Pour the maple syrup into a small saucepan, ideally nonstick or enameled.  Bring to a boil on medium heat and clip on a candy thermometer to start measuring the temperature of the syrup.  When the bubbling brew reaches 230º (we’re talkin’ Fahrenheit here), begin to whip your egg whites on low-medium speed.  Once again your stand mixer will perform honorably .

When the egg whites look foamy, add the sugar and raise the mixer speed to medium.  Check on the syrup temperature.  When the boiling syrup reaches 238º it’ll be ready to add to your egg whites and you’ll want your egg whites to have reached the firm peak stage by then.  You can adjust the mixer speed to help synchronize the processes.  Be careful not to overwhip the whites to the “dry” curdled stage.  Slow ’em down if you need to.  When syrup and whites are ready to unite, slowly pour the syrup into the mixer bowl in a steady stream, whipping on medium as you do so.  Avoid pouring the syrup directly onto the beater.

The meringue will expand as you add the hot syrup.  Continue to whip the mixture for at least 5 minutes after you’ve added all the syrup, allowing the meringue to cool to room temperature.  Use right away to frost your cake.


Be My Valentine February 10, 2010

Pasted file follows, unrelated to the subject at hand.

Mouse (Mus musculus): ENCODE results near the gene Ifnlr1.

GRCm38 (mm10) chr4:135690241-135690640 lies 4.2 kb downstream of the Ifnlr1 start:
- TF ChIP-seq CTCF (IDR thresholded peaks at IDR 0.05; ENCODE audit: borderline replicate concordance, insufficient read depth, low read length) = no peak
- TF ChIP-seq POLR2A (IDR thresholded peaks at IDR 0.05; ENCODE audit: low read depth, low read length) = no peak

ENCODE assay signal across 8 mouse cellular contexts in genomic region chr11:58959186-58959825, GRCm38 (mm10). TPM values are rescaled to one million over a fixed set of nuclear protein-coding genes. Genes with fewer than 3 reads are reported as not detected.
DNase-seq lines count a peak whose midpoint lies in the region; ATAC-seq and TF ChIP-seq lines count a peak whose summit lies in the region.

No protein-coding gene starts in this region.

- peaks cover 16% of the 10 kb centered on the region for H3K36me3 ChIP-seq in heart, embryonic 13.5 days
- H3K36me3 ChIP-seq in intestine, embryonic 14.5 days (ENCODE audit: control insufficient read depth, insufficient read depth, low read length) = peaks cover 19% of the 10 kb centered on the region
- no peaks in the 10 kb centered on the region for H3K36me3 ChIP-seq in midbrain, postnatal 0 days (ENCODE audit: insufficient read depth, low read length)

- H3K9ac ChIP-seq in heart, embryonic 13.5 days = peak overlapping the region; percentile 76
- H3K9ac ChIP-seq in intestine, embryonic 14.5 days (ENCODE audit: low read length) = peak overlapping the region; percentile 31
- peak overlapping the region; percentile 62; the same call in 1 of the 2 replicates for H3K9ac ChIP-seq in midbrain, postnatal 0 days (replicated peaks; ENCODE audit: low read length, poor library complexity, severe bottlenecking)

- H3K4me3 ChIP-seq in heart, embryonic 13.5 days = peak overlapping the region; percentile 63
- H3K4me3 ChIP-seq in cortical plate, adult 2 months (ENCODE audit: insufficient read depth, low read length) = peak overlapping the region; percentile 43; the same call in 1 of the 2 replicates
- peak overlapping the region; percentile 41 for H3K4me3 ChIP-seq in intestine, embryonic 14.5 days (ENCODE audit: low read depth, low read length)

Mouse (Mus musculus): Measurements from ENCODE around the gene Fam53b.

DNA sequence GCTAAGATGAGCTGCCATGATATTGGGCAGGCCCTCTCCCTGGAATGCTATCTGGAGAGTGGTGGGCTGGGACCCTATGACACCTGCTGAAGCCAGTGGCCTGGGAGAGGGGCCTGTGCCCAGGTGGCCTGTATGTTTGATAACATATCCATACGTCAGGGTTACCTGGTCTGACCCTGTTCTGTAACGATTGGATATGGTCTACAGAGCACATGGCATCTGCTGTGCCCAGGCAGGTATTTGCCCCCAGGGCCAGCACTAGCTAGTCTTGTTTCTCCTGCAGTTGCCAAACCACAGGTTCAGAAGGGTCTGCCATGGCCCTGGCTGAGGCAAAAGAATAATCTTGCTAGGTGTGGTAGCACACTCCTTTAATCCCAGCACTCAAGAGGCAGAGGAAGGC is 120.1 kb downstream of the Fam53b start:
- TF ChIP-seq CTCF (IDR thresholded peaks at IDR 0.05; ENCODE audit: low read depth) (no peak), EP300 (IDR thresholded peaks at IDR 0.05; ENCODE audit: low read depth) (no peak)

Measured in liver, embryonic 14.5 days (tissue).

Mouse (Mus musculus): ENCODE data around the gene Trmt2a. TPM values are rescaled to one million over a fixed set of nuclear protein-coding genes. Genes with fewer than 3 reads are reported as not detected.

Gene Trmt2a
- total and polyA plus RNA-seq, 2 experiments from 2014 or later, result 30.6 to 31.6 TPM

Filed under: cookies/brownies,dessert — Austin Frugal Foodie @ 6:00 pm

my hearts belong to you

kiss and a hug

For the kindergartner’s classroom Sweetheart’s day celebration I figured I’d bake up some edible valentines for my young heartthrob to proffer—heart-shaped cookies tagged with each student’s name.  This whole grain recipe, not too sweet and crisply perfect for glazing, delivers the bright sparkle of Texas citrus with orange and/or lemon zest shaved off in-season fruit.  Glazed or not, monogrammed or not, will you be mine?

WHOLE WHEAT CUTOUT COOKIES makes about 60 2-inch cookies

  • 4 ½ ounces (a generous 1 cup) organic all-purpose flour.  Whole Foods 365 brand in the 5-pound bag generally sells for the lowest price.
  • 4 ½ ounces (1 cup) organic or local whole wheat flour—I love Richardson Farms locally-grown freshly ground whole grain flour, available at Sunset Valley Farmers Market.
  • 1 teaspoons baking powder, sieved.  I use Rumford, non-GMO and aluminum-free.
  • 4 ounces (1 stick) organic butter, softened.  I love Organic ValleyClick for a coupon.
  • 75  grams (3/8 cup) organic sugar.  Central Market’s brand costs $2.99 for a two-pound bag.
  • ½ teaspoon salt.  I like Real Salt.
  • 1 teaspoons fresh zest from a Texas orange and/or lemon
  • 1 local egg
  • 1 ½ teaspoons vanilla extract